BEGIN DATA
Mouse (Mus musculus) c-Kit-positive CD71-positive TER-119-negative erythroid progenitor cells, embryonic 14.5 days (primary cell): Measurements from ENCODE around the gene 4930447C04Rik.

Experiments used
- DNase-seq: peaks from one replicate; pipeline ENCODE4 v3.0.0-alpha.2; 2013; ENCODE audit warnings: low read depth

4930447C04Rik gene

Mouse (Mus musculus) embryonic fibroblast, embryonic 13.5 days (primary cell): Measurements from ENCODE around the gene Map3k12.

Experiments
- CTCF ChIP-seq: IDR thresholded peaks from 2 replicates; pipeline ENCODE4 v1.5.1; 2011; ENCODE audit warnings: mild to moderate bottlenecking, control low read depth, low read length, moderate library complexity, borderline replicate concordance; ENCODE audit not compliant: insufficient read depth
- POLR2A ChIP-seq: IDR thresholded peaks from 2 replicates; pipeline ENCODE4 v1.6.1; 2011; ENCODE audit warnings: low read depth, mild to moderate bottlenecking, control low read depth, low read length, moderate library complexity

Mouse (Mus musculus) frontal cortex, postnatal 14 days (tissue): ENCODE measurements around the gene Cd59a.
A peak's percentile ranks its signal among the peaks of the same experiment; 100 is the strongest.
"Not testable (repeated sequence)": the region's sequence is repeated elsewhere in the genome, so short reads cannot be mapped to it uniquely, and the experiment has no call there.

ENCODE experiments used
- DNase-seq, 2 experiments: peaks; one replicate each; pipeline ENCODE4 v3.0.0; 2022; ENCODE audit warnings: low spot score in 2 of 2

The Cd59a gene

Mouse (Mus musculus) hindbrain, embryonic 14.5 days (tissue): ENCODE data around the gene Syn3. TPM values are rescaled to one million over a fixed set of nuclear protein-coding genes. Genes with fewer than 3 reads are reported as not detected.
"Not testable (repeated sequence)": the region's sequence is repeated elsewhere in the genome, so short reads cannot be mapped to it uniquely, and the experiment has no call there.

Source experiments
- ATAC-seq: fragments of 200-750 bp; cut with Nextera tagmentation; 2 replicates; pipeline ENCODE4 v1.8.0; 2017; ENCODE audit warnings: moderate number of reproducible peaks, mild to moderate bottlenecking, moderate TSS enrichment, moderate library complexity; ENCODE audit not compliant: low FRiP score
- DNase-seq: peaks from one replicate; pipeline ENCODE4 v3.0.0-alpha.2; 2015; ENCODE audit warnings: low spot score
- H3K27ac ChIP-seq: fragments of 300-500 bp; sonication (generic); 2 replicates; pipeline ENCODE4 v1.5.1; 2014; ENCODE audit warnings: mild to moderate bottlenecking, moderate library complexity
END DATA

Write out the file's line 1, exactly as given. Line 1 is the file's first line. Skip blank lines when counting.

Mouse (Mus musculus) c-Kit-positive CD71-positive TER-119-negative erythroid progenitor cells, embryonic 14.5 days (primary cell): Measurements from ENCODE around the gene 4930447C04Rik.